- Transition to Clerkships Elective: Enhanced Clinical Skills for Clerkships (ECSC)
INDE 207 (Spr)
- Practice of Medicine VI
Catalytic Antibodies May Contribute to Demyelination in Myalgic Encephalomyelitis/Chronic Fatigue Syndrome.
Here we report preliminary data demonstrating that some patients with myalgic encephalomyelitis/chronic fatiguesyndrome (ME/CFS) may have catalytic autoantibodies that cause the breakdown of myelin basic protein (MBP). We propose that these MBP-degradative antibodies are important to the pathophysiology of ME/CFS, particularly in the occurrence of white matter disease/demyelination. This is supported by magnetic resonance imagining studies that show these findings in patients with ME/CFS and could explain symptoms of nerve pain and muscle weakness. In this work, we performed a series of experiments on patient plasma samples where we isolated and characterized substrate-specific antibodies that digest MBP. We also tested glatiramer acetate (copaxone), an FDA approved immunomodulator to treat multiple sclerosis, and found that it inhibits ME/CFS antibody digestion of MBP. Furthermore, we found that aprotinin, which is a specific serine protease inhibitor, specifically prevents breakdown of MBP while the other classes of protease inhibitors had no effect. This coincides with the published literature describing catalytic antibodies as having serine protease-like activity. Postpandemic research has also provided several reports of demyelination in COVID-19. Because COVID-19 has been described as a trigger for ME/CFS, demyelination could play a bigger role in patient symptoms for those recently diagnosed with ME/CFS. Therefore, by studying proteolytic antibodies in ME/CFS, their target substrates, and inhibitors, a new mechanism of action could lead to better treatment and a possible cure for the disease.
View details for DOI 10.1021/acs.biochem.3c00433
View details for PubMedID 38011893
Longitudinal imaging of microscopic scattering features in the foveal avascular zone of multiple sclerosis using adaptive optics ophthalmoscopy
ASSOC RESEARCH VISION OPHTHALMOLOGY INC. 2023
View details for Web of Science ID 001053795604033
- SARS-CoV-2 Vaccine Immune Response on Anti-Complement Therapy, Eculizumab LIPPINCOTT WILLIAMS & WILKINS. 2023
A rare neuromyelitis optica mimic: Primary CNS histiocytic sarcoma.
Multiple sclerosis (Houndmills, Basingstoke, England)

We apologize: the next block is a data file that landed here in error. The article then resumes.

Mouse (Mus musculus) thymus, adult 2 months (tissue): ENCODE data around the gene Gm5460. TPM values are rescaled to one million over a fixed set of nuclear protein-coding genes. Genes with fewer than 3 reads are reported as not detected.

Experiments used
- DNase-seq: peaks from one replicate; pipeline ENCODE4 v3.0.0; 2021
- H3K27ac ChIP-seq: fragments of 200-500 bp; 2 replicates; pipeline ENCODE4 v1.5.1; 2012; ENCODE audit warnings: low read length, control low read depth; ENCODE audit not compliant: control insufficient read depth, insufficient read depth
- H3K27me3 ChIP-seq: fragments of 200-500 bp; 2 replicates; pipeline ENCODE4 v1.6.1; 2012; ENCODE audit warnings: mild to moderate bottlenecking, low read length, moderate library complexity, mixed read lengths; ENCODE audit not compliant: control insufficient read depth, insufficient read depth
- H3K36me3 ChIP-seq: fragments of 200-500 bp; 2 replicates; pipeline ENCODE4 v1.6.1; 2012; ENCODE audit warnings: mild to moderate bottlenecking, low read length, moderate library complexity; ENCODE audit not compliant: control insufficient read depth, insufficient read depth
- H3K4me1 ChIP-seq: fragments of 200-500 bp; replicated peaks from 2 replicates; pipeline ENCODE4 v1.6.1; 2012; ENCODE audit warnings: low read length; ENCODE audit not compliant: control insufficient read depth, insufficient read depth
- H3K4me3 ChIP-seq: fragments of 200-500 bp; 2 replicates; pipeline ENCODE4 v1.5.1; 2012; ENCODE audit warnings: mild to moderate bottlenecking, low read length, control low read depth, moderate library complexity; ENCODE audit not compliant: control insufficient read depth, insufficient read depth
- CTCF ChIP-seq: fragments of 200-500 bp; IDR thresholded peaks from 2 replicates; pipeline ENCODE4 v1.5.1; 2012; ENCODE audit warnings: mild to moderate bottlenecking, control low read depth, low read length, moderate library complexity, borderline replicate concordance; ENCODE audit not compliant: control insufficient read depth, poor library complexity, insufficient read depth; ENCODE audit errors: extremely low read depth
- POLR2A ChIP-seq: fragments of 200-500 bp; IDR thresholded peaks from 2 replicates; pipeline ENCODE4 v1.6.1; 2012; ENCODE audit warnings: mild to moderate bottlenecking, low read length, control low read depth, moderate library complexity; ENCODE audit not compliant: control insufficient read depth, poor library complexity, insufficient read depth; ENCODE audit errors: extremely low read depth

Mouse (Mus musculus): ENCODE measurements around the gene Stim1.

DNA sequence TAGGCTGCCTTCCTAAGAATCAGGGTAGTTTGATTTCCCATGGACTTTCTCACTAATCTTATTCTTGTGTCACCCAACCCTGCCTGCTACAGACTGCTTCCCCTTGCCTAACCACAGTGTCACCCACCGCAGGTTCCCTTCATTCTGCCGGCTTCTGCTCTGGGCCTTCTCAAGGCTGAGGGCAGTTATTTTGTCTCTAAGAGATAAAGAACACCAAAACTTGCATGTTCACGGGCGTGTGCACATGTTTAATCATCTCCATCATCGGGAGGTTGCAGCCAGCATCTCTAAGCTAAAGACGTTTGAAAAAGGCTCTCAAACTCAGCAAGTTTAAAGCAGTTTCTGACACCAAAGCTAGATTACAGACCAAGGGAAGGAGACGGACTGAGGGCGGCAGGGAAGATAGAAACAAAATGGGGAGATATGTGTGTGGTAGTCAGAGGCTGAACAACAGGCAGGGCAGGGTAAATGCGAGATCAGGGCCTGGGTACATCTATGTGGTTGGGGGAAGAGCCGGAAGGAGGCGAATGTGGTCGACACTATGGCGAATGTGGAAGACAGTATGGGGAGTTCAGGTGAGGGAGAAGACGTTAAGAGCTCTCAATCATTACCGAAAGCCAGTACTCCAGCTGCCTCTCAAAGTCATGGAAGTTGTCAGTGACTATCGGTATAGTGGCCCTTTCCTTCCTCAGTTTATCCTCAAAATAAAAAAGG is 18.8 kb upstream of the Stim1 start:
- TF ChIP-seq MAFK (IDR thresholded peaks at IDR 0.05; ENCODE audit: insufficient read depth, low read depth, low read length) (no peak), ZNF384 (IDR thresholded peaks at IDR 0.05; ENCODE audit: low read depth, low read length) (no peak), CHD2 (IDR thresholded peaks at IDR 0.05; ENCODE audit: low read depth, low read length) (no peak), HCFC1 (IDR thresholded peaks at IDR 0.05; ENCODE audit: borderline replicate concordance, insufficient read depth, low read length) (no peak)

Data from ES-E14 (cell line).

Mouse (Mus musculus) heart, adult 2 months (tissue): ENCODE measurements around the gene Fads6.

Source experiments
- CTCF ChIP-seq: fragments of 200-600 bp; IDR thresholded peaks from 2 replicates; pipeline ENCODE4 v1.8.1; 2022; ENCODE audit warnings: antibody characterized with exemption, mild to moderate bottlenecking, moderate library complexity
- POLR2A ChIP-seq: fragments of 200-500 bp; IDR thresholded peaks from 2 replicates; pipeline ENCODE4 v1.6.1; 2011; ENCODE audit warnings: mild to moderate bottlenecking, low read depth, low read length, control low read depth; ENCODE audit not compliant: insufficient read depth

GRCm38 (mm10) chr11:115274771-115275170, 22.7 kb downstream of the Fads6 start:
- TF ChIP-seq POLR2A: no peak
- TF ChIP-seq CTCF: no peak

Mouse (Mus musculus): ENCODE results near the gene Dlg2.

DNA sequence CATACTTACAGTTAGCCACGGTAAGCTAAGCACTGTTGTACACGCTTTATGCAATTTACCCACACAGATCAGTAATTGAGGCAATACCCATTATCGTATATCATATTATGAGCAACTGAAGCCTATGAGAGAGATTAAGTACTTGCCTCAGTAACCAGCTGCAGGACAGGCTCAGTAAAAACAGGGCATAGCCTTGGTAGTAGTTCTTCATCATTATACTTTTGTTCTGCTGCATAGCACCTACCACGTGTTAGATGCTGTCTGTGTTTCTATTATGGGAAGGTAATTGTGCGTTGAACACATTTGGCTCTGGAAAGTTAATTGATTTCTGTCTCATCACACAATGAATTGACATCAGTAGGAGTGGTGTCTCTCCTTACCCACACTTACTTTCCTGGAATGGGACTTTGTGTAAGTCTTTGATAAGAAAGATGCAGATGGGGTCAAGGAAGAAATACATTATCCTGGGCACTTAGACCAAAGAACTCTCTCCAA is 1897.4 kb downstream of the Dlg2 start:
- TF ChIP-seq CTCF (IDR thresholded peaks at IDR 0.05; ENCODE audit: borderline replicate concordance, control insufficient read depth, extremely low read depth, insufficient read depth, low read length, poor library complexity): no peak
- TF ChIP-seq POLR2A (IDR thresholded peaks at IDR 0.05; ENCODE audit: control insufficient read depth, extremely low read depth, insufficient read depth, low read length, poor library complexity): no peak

2022; 28 (10): 1651-1654
Primary central nervous system (CNS) histiocytic sarcoma is a rare hematolymphoid malignancy with features of mature histiocytes and carries a poor prognosis. We describe a unique case in which a 50-year-old woman presented with recurrent acute brainstem syndrome, area postrema syndrome, and myelitis with corresponding magnetic resonance imaging (MRI) lesions meeting diagnostic criteria for seronegative neuromyelitis optica spectrum disorder (NMOSD). Despite initial improvement with steroids and plasma exchange, she experienced recurrent symptoms over 10months referable to new and persistently enhancing lesions. At autopsy, neuropathology revealed a diffusely infiltrative primary CNS histiocytic sarcoma. This case represents a rare clinicoradiologic mimic of NMOSD, underscoring the importance of evaluation for infiltrative diseases in cases of atypical seronegative NMOSD.
View details for DOI 10.1177/13524585221097564
View details for PubMedID 35876468
Primary central nervous system histiocytic sarcoma presenting as neuromyelitis optica
OXFORD UNIV PRESS INC. 2022: 491
View details for Web of Science ID 000798368400189
KIR+CD8+ T cells suppress pathogenic T cells and are active in autoimmune diseases and COVID-19.
Science (New York, N.Y.)
Here we find that CD8+ T cells expressing inhibitory killer cell immunoglobulin-like receptors (KIRs) are the human equivalent of Ly49+CD8+ regulatory T cells in mice and are increased in the blood and inflamed tissues of patients with a variety of autoimmune diseases. Moreover, these CD8+ T cells efficiently eliminated pathogenic gliadin-specific CD4+ T cells from celiac disease patients' leukocytes in vitro. We also find elevated levels of KIR+CD8+ T cells, but not CD4+ regulatory T cells, in COVID-19 patients, which correlated with disease severity and vasculitis. Selective ablation of Ly49+CD8+ T cells in virus-infected mice led to autoimmunity post infection. Our results indicate that in both species, these regulatory CD8+ T cells act uniquely to suppress pathogenic T cells in autoimmune and infectious diseases.
View details for DOI 10.1126/science.abi9591
View details for PubMedID 35258337
Clonally Expanded B Cells in Multiple Sclerosis Bind EBV EBNA1 and GlialCAM.